I had recently found myself looking quickly at weather making that go decision before a flight but not visualizing the entire synopsis. The how and why of weather changes, if you will. I started reading Mr. Robert N. Buck’s book Weather Flying the fourth edition and have challenged myself to better understand the weather that affects me as a pilot. This book is the practical side of aviation weather from the mind of Robert Buck who spent 4 years of his aviation career specifically flying into weather for research. It really describes to readers how to combine the preflight weather briefing with actual conditions and prepare for changes. I highly recommend every pilot read this book.
The Aviation Weather curriculum we remember in our ground school book is a great foundation to understand how it affects us as pilots. However, we should use this knowledge to dig deeper and better understand what we see from the front seat of the aircraft. Terminal Aerodrome Forecasts or TAF’s, METAR, Prog Charts, and Airmets/Sigmets and many others are great ways to determine what is happening and what may happen during our flight. We can also get an idea with local weather on the news, or our morning newspaper, and even that WWW thing everyone is addicted to (including myself). This all sounds simple enough, those of us who fly now or are learning to fly use that info to make that go/no go decision for every flight.
After we receive all available information concerning weather for our cross country flight visualize it and determine what we might see. Do not settle with just looking at both hourly reports (METAR) which say the winds are calm. I challenge you to evaluate it further and give yourself a proper weather definition. Even if it is VFR at our departure and destination airport with calm winds aloft in the middle, eventually that perfect weather will move on and something will replace it. The goal is to attempt to determine if it will affect our flight and how fast are things changing.
Winds – What direction are they coming from? Are they bringing in warm moist air or cool dry air? Winds can help you determine which side of the front or pressure system you may be flying on. Also performance for the aircraft being flown may be different when climbing or descending through a high or low pressure. Consider those wind flow characteristics clockwise, outward and down in a high, and counterclockwise, inward and up in a low. A climb to altitude through a low pressure system may be quicker than a climb through higher pressure. Although if moisture is presented to a low the climb may be good but the weather very interesting!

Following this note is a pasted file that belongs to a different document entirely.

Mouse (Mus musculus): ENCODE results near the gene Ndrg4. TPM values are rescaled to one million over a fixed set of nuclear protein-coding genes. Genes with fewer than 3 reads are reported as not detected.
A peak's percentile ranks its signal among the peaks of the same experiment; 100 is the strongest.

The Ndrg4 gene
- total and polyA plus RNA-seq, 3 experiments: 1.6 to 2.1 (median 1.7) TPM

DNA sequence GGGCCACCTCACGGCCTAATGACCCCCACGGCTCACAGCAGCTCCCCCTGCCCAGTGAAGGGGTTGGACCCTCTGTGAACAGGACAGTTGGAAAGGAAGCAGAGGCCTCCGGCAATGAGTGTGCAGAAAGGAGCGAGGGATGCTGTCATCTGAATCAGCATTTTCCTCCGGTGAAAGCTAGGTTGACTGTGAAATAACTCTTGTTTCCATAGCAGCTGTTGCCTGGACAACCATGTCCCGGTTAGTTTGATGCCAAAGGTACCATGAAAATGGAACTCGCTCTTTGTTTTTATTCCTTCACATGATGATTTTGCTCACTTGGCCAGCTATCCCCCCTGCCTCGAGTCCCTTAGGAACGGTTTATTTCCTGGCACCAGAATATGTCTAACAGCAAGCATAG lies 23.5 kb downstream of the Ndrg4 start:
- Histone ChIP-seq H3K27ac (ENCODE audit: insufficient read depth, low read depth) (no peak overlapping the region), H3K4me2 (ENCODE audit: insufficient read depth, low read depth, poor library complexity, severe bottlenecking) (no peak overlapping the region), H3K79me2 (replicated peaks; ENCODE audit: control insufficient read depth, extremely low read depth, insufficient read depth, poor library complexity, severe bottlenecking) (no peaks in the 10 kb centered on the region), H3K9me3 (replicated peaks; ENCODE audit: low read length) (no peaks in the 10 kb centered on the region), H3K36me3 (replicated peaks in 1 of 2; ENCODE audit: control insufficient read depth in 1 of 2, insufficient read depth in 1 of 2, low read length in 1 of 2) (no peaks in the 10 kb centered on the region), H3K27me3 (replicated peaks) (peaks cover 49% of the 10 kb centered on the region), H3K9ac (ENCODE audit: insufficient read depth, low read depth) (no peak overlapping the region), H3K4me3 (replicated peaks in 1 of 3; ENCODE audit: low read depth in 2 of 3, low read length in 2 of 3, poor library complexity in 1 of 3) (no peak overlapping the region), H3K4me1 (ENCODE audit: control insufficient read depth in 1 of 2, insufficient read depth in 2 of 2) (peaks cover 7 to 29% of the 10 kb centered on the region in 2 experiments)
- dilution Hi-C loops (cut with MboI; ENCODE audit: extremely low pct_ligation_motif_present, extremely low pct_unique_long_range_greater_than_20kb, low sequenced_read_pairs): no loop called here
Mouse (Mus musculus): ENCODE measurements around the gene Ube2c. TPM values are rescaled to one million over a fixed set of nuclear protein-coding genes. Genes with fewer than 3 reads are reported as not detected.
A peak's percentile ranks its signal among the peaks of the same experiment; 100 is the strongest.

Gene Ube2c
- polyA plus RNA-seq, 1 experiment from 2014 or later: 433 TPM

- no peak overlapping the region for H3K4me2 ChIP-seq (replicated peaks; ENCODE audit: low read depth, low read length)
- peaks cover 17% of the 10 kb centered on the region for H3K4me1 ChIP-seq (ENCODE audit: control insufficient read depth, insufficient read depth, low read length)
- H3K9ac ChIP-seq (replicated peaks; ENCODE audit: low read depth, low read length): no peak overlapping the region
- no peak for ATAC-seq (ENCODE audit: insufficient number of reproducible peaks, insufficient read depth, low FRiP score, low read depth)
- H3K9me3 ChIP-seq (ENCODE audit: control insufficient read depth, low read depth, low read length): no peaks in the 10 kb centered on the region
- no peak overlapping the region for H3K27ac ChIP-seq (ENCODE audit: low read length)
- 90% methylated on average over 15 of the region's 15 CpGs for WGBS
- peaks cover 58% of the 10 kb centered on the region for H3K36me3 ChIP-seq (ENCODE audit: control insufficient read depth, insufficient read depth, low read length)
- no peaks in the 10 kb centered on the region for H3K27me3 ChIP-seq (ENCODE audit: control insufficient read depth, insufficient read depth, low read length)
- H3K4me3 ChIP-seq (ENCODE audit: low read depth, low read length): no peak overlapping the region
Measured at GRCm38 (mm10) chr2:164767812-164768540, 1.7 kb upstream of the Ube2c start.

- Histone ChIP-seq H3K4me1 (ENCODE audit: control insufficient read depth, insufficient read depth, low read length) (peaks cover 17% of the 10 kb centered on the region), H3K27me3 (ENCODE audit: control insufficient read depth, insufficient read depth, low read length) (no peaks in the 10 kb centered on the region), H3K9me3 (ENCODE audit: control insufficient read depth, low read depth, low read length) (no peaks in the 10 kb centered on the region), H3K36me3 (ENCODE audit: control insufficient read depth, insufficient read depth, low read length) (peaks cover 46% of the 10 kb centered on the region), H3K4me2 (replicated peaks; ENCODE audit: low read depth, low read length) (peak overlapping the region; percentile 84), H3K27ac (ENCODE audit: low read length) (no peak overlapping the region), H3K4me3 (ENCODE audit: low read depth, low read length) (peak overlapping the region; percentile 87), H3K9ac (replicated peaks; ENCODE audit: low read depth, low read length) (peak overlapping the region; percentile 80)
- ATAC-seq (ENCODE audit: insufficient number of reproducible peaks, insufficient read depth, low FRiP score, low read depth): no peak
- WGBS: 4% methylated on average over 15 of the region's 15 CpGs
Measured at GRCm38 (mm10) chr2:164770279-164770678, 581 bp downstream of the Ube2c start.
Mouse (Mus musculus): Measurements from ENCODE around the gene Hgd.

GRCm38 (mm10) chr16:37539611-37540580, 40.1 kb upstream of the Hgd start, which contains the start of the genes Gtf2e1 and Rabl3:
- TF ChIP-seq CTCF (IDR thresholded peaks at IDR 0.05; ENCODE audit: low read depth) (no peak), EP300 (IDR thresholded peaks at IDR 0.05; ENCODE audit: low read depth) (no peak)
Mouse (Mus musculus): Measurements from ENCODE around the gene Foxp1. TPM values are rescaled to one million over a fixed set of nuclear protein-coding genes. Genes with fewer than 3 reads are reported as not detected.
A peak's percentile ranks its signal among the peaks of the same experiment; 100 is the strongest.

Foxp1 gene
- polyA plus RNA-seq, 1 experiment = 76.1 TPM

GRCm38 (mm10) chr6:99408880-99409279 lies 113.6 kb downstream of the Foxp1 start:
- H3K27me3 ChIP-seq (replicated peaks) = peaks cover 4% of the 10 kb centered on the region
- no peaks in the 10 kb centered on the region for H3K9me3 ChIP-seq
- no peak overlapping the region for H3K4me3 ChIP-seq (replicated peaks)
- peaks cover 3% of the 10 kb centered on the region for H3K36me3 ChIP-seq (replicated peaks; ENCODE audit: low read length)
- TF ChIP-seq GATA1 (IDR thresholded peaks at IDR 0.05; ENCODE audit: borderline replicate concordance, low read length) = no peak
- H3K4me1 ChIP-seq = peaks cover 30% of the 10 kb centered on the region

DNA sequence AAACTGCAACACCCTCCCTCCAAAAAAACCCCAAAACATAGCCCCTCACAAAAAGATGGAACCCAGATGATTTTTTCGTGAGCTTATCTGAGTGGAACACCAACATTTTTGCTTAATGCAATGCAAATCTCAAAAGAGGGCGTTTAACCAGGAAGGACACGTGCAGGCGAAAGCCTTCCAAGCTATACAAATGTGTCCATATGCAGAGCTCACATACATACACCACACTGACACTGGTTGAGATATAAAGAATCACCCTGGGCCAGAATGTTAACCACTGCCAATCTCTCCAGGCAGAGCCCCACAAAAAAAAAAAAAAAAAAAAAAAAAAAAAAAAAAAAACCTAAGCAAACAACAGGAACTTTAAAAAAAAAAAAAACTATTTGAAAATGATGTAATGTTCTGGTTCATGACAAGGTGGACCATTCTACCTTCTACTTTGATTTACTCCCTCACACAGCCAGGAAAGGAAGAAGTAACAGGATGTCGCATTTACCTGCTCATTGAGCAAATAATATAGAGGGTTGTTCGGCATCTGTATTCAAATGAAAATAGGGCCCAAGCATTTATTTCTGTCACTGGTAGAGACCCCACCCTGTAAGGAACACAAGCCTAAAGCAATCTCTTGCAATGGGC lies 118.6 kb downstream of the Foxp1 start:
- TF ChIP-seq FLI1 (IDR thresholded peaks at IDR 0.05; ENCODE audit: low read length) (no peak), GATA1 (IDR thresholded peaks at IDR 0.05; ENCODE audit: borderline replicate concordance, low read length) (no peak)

Temperature/Dew point – Has a front just passed or is it about to? What change has caused a rise or drop in temp? Different locations along either a warm or cold front will bring different weather scenarios that we should be aware of. Remember when the temp and dew point get close together we have visible moisture. So be aware of temperature changes and the raising of the dew point through moisture and humidity.
Terrain – Ask an experienced pilot at your local airport about terrain and weather trends and be ready to take notes. These tips are a valuable piece of the pie when figuring out this weather stuff. Terrain has a huge impact on what the weather does for us. Land and sea breeze along a coast line or a large lake provide humidity and its own small weather system of highs and lows. The ascending or descending air along the Rockies can cause fog, cloud cover or even thunderstorms throughout the day.
Clouds – Why did they form? Many times clouds are not a major concern on our flights. They are above or below us and we really do not worry about them. Take the time and visualize why they formed. When temperature is cooled to its dew point and cannot contain the moisture any longer (100% humidity) visible moisture or clouds appear. Also, determine the type of cloud Stratus or Cumulus; these can be excellent clue to ride conditions along the way.
When gathering information also take a look at Fronts, High and Low pressure systems, the jet stream, and the time of day and season we are in. All of these combined create the weather that we experience every day. This practical knowledge will help us better visualize weather as a whole and provide a confident evaluation of what we may experience in our aircraft.
Take the 5 day challenge and become your personal meteorologist. Over the next 5 days take a look at the prog and wind charts at an altitude that you may be flying at. With those use your aviation weather foundation that you have learned, and practical knowledge of terrain, temperature, wind, and cloud formation and visualize the weather you may come across for a flight in your local area or a cross country you would like to fly.
All comments are welcome. Let me know how you did. Enjoy the ride.
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